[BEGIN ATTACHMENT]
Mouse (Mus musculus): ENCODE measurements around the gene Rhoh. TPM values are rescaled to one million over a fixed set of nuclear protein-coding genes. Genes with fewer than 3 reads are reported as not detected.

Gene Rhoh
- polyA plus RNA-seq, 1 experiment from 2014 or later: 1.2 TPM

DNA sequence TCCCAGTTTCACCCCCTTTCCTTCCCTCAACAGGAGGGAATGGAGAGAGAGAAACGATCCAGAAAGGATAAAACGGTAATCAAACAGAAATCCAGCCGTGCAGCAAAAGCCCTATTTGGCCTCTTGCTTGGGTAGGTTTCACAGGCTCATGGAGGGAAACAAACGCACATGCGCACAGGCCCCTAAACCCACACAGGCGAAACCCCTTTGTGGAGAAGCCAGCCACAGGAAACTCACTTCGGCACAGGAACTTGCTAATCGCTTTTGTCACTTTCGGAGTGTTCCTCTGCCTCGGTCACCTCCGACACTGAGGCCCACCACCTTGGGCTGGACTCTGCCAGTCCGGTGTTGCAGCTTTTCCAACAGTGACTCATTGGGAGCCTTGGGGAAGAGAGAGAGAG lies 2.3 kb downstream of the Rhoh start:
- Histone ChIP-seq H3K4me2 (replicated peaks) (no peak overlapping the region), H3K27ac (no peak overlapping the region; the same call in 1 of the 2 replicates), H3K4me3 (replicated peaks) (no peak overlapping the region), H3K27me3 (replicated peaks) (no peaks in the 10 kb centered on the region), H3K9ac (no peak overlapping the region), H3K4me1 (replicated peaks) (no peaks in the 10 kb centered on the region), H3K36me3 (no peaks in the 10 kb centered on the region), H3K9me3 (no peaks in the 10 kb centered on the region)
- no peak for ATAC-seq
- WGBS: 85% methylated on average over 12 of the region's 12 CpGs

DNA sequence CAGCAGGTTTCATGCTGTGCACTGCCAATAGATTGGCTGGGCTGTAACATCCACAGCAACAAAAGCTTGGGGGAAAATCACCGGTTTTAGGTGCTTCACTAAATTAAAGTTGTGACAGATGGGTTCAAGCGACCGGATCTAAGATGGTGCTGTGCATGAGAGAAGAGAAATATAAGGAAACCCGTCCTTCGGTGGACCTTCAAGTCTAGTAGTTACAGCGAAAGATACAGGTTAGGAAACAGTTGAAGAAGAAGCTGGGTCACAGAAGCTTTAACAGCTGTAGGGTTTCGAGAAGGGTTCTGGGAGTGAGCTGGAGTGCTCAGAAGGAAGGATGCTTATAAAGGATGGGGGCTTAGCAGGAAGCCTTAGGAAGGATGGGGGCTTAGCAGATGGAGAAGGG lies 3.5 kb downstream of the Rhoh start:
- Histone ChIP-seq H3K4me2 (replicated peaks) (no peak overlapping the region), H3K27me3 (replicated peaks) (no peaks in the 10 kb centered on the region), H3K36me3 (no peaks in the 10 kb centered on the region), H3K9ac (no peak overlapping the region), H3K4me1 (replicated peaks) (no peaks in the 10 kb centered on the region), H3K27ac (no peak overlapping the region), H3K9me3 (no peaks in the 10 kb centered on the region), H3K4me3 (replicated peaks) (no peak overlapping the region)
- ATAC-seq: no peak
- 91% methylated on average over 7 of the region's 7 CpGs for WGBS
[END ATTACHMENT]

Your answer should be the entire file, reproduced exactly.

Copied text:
Mouse (Mus musculus): ENCODE measurements around the gene Rhoh. TPM values are rescaled to one million over a fixed set of nuclear protein-coding genes. Genes with fewer than 3 reads are reported as not detected.

Gene Rhoh
- polyA plus RNA-seq, 1 experiment from 2014 or later: 1.2 TPM

DNA sequence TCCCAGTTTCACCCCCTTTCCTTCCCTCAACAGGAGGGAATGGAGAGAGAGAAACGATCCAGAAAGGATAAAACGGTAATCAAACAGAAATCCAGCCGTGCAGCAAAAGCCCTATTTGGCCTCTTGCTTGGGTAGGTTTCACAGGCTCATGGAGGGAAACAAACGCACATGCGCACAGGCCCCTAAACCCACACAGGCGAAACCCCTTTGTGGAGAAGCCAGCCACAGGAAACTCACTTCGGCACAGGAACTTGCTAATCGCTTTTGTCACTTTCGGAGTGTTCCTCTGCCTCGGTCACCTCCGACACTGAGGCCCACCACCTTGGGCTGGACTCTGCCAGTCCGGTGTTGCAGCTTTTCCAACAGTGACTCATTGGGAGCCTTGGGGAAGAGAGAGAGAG lies 2.3 kb downstream of the Rhoh start:
- Histone ChIP-seq H3K4me2 (replicated peaks) (no peak overlapping the region), H3K27ac (no peak overlapping the region; the same call in 1 of the 2 replicates), H3K4me3 (replicated peaks) (no peak overlapping the region), H3K27me3 (replicated peaks) (no peaks in the 10 kb centered on the region), H3K9ac (no peak overlapping the region), H3K4me1 (replicated peaks) (no peaks in the 10 kb centered on the region), H3K36me3 (no peaks in the 10 kb centered on the region), H3K9me3 (no peaks in the 10 kb centered on the region)
- no peak for ATAC-seq
- WGBS: 85% methylated on average over 12 of the region's 12 CpGs

DNA sequence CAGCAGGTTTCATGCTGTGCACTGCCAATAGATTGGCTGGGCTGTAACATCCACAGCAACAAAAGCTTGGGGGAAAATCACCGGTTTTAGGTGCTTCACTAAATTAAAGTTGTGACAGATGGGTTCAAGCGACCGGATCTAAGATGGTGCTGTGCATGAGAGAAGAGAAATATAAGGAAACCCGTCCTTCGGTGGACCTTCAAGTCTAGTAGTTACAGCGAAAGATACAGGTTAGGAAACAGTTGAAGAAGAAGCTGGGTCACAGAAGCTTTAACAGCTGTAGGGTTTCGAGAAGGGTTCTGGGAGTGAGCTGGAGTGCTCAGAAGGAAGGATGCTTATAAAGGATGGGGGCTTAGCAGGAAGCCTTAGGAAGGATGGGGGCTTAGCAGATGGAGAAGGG lies 3.5 kb downstream of the Rhoh start:
- Histone ChIP-seq H3K4me2 (replicated peaks) (no peak overlapping the region), H3K27me3 (replicated peaks) (no peaks in the 10 kb centered on the region), H3K36me3 (no peaks in the 10 kb centered on the region), H3K9ac (no peak overlapping the region), H3K4me1 (replicated peaks) (no peaks in the 10 kb centered on the region), H3K27ac (no peak overlapping the region), H3K9me3 (no peaks in the 10 kb centered on the region), H3K4me3 (replicated peaks) (no peak overlapping the region)
- ATAC-seq: no peak
- 91% methylated on average over 7 of the region's 7 CpGs for WGBS